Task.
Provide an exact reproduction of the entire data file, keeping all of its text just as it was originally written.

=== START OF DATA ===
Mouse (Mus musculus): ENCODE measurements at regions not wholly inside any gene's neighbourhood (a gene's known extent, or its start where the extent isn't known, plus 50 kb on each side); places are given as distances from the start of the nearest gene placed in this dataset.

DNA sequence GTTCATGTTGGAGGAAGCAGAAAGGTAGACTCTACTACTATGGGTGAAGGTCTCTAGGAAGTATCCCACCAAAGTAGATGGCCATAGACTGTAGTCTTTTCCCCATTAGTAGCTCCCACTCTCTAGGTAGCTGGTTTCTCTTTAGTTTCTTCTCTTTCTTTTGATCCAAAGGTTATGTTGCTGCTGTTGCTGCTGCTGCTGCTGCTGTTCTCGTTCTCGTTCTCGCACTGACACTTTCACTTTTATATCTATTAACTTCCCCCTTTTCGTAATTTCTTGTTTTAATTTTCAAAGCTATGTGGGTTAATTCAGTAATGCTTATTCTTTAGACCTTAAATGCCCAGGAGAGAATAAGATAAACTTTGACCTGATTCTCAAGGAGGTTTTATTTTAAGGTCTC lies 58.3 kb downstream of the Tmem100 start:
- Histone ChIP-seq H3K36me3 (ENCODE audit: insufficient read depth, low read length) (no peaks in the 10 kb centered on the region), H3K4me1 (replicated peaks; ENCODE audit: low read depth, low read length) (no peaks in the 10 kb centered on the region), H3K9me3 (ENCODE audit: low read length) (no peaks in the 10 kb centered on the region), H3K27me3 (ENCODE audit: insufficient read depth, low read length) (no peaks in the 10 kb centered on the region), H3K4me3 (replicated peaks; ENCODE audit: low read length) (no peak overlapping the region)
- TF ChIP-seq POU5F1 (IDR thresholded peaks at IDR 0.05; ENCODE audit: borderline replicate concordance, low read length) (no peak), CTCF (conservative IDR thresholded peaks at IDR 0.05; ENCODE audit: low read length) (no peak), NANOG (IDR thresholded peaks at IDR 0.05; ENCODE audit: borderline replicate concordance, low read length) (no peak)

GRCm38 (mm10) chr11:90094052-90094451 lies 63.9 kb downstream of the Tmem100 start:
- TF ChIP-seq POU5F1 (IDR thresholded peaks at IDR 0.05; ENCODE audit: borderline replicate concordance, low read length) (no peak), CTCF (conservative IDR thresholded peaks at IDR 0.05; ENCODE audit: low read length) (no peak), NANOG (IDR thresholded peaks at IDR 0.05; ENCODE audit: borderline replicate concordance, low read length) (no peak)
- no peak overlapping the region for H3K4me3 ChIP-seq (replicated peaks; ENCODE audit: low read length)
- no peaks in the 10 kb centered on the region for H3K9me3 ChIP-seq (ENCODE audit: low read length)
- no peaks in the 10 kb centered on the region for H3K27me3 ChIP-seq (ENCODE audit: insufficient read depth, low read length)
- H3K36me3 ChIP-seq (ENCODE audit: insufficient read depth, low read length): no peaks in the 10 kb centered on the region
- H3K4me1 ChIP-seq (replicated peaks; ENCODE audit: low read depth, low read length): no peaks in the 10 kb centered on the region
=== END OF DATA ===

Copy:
Mouse (Mus musculus): ENCODE measurements at regions not wholly inside any gene's neighbourhood (a gene's known extent, or its start where the extent isn't known, plus 50 kb on each side); places are given as distances from the start of the nearest gene placed in this dataset.

DNA sequence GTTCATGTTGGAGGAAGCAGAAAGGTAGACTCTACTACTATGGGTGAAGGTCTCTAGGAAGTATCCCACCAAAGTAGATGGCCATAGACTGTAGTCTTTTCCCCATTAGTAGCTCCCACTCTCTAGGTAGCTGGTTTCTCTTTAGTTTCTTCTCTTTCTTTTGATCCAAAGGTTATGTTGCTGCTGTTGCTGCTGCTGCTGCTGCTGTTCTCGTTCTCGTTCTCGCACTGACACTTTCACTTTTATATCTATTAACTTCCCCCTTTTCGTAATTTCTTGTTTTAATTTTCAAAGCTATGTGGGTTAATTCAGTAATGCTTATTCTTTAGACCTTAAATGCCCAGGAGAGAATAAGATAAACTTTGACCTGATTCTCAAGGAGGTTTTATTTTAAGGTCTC lies 58.3 kb downstream of the Tmem100 start:
- Histone ChIP-seq H3K36me3 (ENCODE audit: insufficient read depth, low read length) (no peaks in the 10 kb centered on the region), H3K4me1 (replicated peaks; ENCODE audit: low read depth, low read length) (no peaks in the 10 kb centered on the region), H3K9me3 (ENCODE audit: low read length) (no peaks in the 10 kb centered on the region), H3K27me3 (ENCODE audit: insufficient read depth, low read length) (no peaks in the 10 kb centered on the region), H3K4me3 (replicated peaks; ENCODE audit: low read length) (no peak overlapping the region)
- TF ChIP-seq POU5F1 (IDR thresholded peaks at IDR 0.05; ENCODE audit: borderline replicate concordance, low read length) (no peak), CTCF (conservative IDR thresholded peaks at IDR 0.05; ENCODE audit: low read length) (no peak), NANOG (IDR thresholded peaks at IDR 0.05; ENCODE audit: borderline replicate concordance, low read length) (no peak)

GRCm38 (mm10) chr11:90094052-90094451 lies 63.9 kb downstream of the Tmem100 start:
- TF ChIP-seq POU5F1 (IDR thresholded peaks at IDR 0.05; ENCODE audit: borderline replicate concordance, low read length) (no peak), CTCF (conservative IDR thresholded peaks at IDR 0.05; ENCODE audit: low read length) (no peak), NANOG (IDR thresholded peaks at IDR 0.05; ENCODE audit: borderline replicate concordance, low read length) (no peak)
- no peak overlapping the region for H3K4me3 ChIP-seq (replicated peaks; ENCODE audit: low read length)
- no peaks in the 10 kb centered on the region for H3K9me3 ChIP-seq (ENCODE audit: low read length)
- no peaks in the 10 kb centered on the region for H3K27me3 ChIP-seq (ENCODE audit: insufficient read depth, low read length)
- H3K36me3 ChIP-seq (ENCODE audit: insufficient read depth, low read length): no peaks in the 10 kb centered on the region
- H3K4me1 ChIP-seq (replicated peaks; ENCODE audit: low read depth, low read length): no peaks in the 10 kb centered on the region